It is further stated to-day that French cruisers in the Gulf of Mexico, on the lookout for Mexican vessels, have captured some Federal craft, which, it is though, may lead to complications. Another incident which, if confirmed — and it reaches me from good authority — is not likely to improve the state of feeling between the Cabinets of Washington and Paris, is the discovery of 30,000 muskets having been from California to Mexico, with, it is po affirmed a sum of money in addition. There is to be satisfactory proof forthcoming that the arms and spacle proceeded from the Federal the Government, and not from individuals. Finally, a Paris paper, nothing the arrival at Biarritz of M. de Chasseloup-Laubat, Minister of Marine, says that his right to the Emp with the Mexican expedition, which will be raised to 60,000 men, including the Lorentz division. Without an exact number, there is reason to believe that the number of troops sent to Mexico or possibly in the first instance to the French West India Islands) will be considerably larger than was quite lately expected. You had details of about 27,000 proceeding from different French and Algerine ports. The numbers of the Lorentz division are difficult to ascertain, as we have no correct account of the casualties by disease, &c., but with the small reinforcements previously sent him and the marines, &c., at Vera Cruz, we must suppose not less than 5,000 or 6,000 men. We now hear of a further and considerable shipment as ordered, and or another as contemplated, and, should this last intelligence be verified, it is not improbable that, including soldiers of all descriptions, marines, naval brigade, (which might at any time be formed, since the men of war will have little for their crews to do, and could easily spare sailors,) and some Indigenous corps it is proposed to form, the French force would not be lets than that stated in the Paris journal already quoted. Of course, if it prove to be thus, many persons will be hard to persuade that such an expedition, so much larger than is necessary to accomplish French objects in Mexico, has not been formed also with a view to future eventualities or contingencies in the Anglo-American conflict.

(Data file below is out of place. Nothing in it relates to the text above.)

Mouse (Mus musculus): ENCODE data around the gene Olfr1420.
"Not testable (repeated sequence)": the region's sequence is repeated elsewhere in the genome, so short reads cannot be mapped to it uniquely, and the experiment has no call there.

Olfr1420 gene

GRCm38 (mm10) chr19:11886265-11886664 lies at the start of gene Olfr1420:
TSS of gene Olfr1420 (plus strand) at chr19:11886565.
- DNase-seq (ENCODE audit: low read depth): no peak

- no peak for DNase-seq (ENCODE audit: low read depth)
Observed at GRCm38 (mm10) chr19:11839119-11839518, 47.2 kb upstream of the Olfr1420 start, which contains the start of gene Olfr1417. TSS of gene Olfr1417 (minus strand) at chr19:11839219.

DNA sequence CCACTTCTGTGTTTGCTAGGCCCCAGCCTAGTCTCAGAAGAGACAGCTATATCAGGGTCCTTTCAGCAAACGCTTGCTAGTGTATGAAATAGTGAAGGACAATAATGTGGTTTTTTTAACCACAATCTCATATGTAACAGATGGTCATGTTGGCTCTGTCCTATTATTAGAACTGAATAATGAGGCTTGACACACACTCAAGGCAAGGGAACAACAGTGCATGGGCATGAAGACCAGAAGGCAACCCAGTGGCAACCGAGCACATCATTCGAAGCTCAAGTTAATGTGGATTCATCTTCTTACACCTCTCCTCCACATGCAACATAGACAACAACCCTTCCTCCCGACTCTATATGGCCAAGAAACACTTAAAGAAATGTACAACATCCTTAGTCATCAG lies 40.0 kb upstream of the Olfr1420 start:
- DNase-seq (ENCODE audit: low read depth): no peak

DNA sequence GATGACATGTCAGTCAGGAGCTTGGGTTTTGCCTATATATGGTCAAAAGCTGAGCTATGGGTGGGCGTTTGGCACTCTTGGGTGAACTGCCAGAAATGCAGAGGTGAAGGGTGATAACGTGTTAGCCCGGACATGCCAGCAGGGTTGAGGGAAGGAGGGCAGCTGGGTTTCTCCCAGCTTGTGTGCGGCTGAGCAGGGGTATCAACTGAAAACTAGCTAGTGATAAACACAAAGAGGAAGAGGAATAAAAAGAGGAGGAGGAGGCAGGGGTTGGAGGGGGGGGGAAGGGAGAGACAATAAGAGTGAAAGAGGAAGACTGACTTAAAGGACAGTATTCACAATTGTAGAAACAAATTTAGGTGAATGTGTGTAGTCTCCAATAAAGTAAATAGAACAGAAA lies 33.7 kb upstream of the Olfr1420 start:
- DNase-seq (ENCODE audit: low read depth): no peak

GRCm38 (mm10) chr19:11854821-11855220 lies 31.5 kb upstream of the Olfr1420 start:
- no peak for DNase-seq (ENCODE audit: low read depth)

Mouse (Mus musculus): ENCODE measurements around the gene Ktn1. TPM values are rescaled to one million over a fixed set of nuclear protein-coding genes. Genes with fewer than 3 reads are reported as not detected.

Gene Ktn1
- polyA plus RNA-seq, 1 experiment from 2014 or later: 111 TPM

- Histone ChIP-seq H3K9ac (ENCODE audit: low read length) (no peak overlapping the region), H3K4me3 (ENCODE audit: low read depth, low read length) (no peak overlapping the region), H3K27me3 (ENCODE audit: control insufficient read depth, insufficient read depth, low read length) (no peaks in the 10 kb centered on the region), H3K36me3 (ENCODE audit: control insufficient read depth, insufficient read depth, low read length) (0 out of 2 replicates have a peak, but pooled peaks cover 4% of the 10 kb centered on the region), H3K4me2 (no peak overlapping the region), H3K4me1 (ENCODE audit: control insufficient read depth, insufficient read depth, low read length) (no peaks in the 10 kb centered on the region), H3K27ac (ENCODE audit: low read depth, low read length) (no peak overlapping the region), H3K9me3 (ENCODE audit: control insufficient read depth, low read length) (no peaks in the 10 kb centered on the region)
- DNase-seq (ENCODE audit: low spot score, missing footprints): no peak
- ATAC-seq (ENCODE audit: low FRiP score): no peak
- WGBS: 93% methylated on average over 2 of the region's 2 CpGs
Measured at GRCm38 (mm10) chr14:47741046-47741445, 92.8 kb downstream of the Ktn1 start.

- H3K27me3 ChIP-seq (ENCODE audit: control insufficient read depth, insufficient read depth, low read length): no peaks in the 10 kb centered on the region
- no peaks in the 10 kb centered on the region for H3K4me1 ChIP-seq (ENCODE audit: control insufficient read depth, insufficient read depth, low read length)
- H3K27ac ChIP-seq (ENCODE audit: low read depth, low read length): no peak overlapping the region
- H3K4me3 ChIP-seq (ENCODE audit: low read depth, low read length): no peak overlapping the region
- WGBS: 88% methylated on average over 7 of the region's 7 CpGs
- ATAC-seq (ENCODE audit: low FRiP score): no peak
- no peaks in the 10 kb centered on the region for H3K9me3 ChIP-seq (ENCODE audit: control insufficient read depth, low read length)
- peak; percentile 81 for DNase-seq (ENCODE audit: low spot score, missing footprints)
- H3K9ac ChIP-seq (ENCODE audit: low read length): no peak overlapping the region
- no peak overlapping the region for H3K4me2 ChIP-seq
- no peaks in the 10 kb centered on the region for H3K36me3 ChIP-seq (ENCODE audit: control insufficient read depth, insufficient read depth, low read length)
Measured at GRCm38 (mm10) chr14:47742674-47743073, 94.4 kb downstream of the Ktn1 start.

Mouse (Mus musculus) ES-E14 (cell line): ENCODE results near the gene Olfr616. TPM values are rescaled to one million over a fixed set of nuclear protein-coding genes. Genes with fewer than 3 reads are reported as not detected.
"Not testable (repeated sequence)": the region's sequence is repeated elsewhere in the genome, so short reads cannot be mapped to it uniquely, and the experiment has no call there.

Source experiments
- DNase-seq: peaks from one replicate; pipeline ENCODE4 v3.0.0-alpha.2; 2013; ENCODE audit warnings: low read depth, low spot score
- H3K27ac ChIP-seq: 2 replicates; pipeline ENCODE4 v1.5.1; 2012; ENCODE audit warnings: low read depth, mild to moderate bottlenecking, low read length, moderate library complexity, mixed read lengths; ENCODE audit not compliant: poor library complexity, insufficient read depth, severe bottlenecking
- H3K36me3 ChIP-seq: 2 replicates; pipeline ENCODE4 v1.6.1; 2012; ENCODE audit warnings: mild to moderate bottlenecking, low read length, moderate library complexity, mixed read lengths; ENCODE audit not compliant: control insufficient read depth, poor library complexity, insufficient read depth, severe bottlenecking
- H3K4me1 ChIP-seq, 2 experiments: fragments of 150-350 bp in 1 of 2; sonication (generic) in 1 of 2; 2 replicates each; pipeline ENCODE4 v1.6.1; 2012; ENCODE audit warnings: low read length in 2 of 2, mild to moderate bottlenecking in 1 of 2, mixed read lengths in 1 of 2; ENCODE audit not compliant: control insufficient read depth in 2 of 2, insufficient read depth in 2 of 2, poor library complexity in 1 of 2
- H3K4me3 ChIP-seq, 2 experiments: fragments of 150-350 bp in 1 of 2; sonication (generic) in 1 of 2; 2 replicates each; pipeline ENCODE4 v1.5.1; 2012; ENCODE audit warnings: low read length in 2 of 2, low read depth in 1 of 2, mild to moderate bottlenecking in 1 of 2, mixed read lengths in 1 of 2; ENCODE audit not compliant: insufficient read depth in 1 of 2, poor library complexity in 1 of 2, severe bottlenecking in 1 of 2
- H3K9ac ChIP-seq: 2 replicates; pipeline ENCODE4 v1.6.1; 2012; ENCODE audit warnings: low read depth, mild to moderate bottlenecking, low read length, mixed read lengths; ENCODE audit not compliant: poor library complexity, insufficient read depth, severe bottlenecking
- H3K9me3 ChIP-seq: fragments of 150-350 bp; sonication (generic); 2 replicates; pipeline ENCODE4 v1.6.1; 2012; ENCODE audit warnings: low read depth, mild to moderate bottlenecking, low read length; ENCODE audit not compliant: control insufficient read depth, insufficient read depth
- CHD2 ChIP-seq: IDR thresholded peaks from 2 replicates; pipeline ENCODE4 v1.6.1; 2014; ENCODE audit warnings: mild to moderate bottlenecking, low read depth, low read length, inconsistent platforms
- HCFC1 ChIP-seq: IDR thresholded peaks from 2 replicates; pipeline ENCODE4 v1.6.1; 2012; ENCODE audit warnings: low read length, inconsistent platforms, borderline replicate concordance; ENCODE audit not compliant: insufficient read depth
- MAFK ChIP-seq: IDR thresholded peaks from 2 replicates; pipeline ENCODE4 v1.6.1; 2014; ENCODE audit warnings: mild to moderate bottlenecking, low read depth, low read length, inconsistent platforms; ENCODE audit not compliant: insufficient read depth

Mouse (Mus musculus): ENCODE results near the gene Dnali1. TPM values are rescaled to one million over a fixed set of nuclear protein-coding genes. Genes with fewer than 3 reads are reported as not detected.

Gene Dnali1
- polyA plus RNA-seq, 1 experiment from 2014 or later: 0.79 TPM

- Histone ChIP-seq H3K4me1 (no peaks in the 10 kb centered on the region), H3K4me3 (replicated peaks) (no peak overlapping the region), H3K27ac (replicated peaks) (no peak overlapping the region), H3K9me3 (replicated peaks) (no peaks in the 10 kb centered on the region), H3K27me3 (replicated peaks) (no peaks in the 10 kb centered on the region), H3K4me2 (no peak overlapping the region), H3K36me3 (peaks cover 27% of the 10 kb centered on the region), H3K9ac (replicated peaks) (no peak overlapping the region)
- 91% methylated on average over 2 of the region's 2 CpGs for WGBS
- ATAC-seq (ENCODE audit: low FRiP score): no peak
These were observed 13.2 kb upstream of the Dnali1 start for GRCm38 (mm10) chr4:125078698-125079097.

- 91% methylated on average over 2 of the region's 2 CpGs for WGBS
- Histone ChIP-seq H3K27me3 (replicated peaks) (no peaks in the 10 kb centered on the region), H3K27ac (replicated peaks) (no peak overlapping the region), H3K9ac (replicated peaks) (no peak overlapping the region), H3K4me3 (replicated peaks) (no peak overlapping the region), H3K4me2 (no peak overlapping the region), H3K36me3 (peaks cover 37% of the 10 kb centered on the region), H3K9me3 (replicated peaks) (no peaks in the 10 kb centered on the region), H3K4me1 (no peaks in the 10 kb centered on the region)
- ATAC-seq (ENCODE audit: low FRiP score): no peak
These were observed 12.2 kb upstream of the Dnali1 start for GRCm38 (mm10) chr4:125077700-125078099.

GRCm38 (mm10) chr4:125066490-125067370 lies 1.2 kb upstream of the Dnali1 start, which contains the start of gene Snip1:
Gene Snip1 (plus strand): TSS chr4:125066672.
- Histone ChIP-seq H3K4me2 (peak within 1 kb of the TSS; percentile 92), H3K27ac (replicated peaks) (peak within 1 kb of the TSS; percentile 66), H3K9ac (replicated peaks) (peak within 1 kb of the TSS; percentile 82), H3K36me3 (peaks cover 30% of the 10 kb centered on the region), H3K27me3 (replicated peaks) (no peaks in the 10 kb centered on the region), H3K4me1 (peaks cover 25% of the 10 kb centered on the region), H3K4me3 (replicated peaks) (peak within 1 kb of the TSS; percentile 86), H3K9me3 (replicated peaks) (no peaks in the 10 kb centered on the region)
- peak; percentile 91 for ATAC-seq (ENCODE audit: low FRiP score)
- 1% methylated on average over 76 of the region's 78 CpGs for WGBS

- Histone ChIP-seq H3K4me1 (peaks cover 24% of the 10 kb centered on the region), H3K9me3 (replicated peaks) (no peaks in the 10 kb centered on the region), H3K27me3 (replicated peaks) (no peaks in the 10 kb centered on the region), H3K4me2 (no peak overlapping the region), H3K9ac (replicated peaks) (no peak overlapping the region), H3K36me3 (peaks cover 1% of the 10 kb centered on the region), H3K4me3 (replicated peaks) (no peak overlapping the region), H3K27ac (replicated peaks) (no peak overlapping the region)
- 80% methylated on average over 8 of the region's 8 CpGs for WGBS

An emancipation proclamation called for.